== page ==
Growing up, my siblings and I were lactose intolerant so desserts and baked goods were challenging to have because a lot have lactose in some form in them. My mom found many ways around this, one of my favorite and the most memorable is a dessert she likes to call apple tapioca. I like to make this dessert when I feeling a little home sick and needing some comfort food. It is nice to eat when it is warm so perfect for a cold, gloomy day like today for example.
The recipe itself is very easy to make
3 cups of any apple of your choosing
¼ cup of brown sugar
Peel, core and cut the apples, then place in a greased or not greased baking dish (doesn’t make too much difference, greased makes it a little easier to clean in the end) then sprinkle the brown sugar on top. Bake at 375°F for 15 minutes or until the apples are tender.
While this is baking, mix in a bowl:
¾ cup of brown sugar
1 tsp of cinnamon
2 ½ cups of warm water (make sure water is warm if using a glass baking dish)
½ cup of raisins (optional)
⅓ cup of tapioca (not the minute or tiny cut, the small balls)
1-2 tbsp of lemon juice
Once the apples are soft, carefully and slowly pour this mixture into the baking dishes. Make sure you do it slowly and carefully because if the baking dish is glass the difference in temperatures between the dish and the mixture could cause the dish to shatter, hence having warm water to lessen this chance. Stir well. Bake another 20-30 minutes or until nice and thick and the tapioca is translucent. May take longer; just keep an eye on it. Stir a couple times while it bakes.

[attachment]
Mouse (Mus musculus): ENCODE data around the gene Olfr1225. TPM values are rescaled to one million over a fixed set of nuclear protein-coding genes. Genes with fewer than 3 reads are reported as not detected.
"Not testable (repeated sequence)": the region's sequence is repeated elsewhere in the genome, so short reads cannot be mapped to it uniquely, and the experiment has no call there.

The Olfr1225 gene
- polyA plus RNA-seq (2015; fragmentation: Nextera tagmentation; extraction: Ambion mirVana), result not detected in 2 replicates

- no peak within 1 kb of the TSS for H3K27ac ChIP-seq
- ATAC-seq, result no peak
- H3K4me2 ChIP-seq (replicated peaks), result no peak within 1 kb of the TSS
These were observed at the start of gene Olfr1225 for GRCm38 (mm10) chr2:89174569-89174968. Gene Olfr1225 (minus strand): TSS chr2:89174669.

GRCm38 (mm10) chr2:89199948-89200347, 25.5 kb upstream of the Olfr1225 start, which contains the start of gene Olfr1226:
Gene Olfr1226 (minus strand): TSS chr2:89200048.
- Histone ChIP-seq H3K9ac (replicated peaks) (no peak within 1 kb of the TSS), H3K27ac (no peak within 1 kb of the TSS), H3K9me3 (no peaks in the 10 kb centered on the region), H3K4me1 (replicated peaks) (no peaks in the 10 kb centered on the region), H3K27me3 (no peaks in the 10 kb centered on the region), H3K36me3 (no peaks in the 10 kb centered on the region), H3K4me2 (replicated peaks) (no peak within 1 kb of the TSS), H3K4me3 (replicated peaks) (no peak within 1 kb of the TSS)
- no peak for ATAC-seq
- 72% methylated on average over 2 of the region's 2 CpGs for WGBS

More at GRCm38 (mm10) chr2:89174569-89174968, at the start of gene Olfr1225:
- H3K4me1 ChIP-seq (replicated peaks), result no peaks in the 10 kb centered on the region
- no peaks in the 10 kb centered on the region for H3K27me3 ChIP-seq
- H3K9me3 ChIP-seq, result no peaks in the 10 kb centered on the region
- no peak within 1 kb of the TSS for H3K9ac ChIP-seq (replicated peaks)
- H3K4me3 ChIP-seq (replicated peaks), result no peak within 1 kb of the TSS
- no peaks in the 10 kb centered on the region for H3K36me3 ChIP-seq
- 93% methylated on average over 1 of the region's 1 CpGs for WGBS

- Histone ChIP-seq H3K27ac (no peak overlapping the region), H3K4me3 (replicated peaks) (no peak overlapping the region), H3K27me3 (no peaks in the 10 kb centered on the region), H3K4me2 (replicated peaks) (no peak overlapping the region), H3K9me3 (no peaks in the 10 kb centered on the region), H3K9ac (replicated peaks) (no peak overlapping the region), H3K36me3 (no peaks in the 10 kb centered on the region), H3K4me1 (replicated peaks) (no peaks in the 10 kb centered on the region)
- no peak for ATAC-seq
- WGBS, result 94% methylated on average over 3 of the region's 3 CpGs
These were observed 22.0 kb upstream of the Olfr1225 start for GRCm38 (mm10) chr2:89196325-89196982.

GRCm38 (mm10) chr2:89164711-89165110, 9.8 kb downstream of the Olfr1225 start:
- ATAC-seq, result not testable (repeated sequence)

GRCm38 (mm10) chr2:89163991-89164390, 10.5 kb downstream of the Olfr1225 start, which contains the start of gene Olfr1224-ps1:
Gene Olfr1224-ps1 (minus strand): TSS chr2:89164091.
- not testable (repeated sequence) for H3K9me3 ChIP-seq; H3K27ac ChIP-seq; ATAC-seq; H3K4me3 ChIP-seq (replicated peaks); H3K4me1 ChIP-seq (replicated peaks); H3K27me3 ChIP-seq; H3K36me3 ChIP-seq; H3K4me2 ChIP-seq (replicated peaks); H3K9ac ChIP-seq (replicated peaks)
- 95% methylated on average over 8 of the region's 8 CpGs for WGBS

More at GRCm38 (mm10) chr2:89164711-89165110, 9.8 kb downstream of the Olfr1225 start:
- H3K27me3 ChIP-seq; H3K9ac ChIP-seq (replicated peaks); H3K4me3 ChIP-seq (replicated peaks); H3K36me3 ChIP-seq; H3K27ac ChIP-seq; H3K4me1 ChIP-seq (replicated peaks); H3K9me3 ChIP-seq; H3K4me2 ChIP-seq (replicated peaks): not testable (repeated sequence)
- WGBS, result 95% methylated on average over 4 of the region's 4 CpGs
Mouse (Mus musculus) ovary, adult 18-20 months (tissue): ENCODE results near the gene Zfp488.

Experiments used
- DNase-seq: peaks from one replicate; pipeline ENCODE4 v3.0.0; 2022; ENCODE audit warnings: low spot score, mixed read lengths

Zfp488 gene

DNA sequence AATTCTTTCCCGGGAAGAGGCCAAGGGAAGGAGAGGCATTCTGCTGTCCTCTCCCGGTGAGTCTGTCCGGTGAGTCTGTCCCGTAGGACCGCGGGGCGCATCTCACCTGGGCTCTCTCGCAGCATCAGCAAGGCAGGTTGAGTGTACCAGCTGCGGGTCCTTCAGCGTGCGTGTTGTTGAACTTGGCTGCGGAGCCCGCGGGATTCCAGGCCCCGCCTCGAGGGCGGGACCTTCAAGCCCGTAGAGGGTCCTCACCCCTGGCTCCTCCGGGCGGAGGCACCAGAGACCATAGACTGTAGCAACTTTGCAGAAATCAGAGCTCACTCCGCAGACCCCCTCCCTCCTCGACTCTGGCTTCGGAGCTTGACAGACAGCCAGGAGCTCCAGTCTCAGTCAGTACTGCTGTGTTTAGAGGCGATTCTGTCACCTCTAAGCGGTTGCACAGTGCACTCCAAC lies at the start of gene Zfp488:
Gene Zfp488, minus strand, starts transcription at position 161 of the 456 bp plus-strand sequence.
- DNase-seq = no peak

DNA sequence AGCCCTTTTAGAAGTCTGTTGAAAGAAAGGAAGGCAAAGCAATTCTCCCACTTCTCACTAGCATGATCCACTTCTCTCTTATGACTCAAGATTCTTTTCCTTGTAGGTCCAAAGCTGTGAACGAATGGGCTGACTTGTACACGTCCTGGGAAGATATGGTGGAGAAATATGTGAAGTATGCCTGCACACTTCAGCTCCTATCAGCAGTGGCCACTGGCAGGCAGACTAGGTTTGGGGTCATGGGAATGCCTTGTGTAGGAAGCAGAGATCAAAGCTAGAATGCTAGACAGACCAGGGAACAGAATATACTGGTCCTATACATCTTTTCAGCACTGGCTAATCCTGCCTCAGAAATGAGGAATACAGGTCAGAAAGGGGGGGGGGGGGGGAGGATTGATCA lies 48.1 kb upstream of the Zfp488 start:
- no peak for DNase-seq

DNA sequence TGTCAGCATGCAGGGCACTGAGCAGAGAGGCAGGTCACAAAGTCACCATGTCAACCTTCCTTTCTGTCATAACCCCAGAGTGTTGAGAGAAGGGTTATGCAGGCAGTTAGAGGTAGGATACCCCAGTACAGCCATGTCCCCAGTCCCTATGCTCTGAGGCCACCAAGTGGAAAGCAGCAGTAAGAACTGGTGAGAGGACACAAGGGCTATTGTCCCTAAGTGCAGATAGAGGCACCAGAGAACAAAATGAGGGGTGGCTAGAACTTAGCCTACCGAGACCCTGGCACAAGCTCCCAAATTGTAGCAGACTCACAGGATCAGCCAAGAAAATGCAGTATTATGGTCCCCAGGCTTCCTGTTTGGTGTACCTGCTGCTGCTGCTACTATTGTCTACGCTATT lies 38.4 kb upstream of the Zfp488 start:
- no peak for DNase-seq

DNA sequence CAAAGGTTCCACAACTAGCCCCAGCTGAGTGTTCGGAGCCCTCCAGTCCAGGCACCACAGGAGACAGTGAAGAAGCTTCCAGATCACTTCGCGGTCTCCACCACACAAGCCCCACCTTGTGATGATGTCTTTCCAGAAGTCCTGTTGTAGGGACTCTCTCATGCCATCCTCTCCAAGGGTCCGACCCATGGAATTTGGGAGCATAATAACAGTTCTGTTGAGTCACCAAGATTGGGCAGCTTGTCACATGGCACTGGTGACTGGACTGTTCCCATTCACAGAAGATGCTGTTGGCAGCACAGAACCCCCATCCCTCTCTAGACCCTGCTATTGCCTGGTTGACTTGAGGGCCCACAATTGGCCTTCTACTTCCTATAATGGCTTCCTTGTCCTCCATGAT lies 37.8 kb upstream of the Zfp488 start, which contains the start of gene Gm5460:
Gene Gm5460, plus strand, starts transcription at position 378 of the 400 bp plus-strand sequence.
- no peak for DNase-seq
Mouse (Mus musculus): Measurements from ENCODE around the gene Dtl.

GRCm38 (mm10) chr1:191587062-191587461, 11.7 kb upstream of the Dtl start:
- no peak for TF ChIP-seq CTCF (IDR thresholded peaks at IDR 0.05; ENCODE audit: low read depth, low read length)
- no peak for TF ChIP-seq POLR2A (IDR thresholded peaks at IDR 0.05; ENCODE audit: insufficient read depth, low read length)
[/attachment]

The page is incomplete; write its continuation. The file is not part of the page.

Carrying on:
After adding the mixture
My siblings and I ate this dessert by the bucket load when we were growing up. This was also possible because I got the pleasure of growing up in BC and we had a family friend that owned an apple orchard so we never had a shortage of apple hence never had a shortage on this delicious dessert. As time went on and my lactose intolerance decreased, we discovered that it is very tasty to eat warm with some ice cream served over top or some heavy cream. It adds a nice creaminess to the dish, although it is still very good on its own.
This recipe has been passed down from generation to generation, the origin of this recipe is now unknown and shall be hopefully be passed down a few more generations. I like to think of this recipe as family recipe, this recipe has been served at many different family events. When my grandma makes this dish, she likes to add raisins to, I have never liked raisins in it so I would always pick the raisins out of my bowl, so would my siblings. I hope that others enjoy this recipe as much I do 🙂
By: Talia Bernath